But he knew early on, that coiffure engineer, just what his hands were drawn to do, and he proved his father wrong, wrong, wrong.
I think of artist friends and the amazing, inspired work of their hands.
I think of a woman I am always happy to see when blood-drawing time rolls around; that woman can smile and chat and find a vein and draw three vials of blood, leaving me with my hand in a fist pointed upward, scrunching that cotton ball tightly in my elbow pit, before I have time to blink. She’s a genius; I want her always to be on call when I am in blood-draw mode.
I think of a young man with verbal communication challenges whose hands fly over a small keyboard, ‘talking’ to waitresses and clerks and colleagues at the retail shop where he works diligently in the back room, sorting and stocking and packing for return. His hands have found some of the things they are capable of, and the work of his hands is valued and respected; he uses his hands to share his thoughts and needs.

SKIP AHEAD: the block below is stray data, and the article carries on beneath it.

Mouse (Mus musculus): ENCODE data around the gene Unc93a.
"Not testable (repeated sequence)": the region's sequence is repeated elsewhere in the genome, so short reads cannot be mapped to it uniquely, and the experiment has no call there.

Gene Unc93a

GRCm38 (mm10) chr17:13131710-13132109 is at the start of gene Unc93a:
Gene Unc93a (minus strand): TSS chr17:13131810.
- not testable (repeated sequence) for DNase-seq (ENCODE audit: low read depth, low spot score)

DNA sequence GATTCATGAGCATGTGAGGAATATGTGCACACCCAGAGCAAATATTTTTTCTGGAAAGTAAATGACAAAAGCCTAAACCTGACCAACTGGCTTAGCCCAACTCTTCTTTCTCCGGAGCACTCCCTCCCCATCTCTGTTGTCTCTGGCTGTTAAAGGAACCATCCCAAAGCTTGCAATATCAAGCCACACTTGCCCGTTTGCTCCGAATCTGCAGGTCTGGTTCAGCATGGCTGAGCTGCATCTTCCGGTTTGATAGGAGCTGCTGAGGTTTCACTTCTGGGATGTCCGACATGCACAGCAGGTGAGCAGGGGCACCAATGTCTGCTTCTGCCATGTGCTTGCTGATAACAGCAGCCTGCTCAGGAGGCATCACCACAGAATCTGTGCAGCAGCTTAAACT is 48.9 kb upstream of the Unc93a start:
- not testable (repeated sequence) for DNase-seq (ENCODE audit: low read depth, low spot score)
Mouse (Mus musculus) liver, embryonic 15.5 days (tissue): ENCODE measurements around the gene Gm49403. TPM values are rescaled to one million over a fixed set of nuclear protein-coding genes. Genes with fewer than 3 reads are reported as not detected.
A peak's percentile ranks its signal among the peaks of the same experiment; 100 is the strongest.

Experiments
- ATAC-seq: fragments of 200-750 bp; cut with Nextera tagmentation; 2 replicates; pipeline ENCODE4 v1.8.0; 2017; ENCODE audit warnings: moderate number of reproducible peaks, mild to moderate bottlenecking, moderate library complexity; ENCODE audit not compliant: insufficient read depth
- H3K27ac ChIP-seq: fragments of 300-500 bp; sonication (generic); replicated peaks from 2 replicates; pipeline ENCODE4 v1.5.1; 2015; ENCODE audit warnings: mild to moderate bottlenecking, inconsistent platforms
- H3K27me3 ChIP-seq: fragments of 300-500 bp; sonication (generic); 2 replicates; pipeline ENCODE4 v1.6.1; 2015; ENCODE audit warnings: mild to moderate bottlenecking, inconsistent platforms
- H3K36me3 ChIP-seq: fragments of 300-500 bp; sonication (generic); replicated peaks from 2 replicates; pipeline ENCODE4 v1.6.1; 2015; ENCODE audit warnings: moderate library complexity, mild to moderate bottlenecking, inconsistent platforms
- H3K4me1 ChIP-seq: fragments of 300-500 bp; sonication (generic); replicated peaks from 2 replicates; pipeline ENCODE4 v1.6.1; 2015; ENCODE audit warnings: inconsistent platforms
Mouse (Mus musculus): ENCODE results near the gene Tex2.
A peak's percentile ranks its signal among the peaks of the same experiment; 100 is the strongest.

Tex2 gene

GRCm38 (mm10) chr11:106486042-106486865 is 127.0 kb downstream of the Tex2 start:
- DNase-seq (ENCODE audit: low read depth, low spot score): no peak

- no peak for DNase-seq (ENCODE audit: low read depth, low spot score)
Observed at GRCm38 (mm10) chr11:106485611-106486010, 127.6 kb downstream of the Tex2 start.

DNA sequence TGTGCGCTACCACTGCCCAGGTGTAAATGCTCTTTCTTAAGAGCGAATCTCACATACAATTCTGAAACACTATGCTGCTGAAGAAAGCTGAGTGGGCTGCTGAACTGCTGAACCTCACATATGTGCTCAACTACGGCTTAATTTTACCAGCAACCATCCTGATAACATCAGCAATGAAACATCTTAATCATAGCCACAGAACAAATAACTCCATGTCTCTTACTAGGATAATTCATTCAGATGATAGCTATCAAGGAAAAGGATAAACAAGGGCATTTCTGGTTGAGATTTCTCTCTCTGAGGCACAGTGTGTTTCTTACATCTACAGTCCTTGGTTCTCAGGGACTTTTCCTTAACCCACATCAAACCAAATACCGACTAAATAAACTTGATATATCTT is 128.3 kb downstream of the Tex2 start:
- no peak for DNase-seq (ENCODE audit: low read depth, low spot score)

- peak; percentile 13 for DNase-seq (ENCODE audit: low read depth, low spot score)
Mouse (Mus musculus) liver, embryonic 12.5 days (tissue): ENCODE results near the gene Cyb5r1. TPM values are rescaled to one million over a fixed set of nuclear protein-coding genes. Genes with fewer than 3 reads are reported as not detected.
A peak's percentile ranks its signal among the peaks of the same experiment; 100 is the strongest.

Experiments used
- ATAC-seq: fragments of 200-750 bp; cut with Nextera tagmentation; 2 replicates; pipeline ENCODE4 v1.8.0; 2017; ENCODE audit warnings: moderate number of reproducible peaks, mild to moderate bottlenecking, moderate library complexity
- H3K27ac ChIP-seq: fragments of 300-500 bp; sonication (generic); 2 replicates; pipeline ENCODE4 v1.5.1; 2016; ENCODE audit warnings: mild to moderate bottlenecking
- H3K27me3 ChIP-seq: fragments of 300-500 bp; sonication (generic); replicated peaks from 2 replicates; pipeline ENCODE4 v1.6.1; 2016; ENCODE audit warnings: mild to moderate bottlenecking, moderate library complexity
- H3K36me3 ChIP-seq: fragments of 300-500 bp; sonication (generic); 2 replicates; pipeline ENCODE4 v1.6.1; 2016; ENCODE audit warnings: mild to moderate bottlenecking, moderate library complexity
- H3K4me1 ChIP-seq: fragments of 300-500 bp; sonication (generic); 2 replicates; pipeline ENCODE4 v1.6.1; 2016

I think of Lois, whose hands fly as she teaches American Sign Language: her hands are a language bridge between two cultures. She is a genius at communication, Lois is; she knows not only how to sign the language, but how to share it with hearing students. She teaches the signs, and she makes them want to learn.
And I know some people who are frustrated and searching. They have not yet found the work of their hands. They do not yet know what they are fully capable of doing.
And I believe this: I believe each of us has wonderful capabilities. Our quest and our goal is to find the work of our hands, to land at that place of satisfaction and pride–a place where we can step back and show the onlooker just what we have completed. And then, Look, we can say–whoever we are, at whatever age or phase or level; Look what I have done.
For many of us, our hands are the accessories of our brains. They tell the tale, they soothe the aching back; they create, create, create, in whatever shape, whatever form. And everyone, everyone, everyone, has a niche and a gift and a passion. To find, then, the right and proper work of our hands is to begin to explore all the things we are capable of doing.
Capable: both mastery and potential. The things we know our hands can do. The things we’ll discover we can–perhaps to our complete surprise–take capably into our own hands.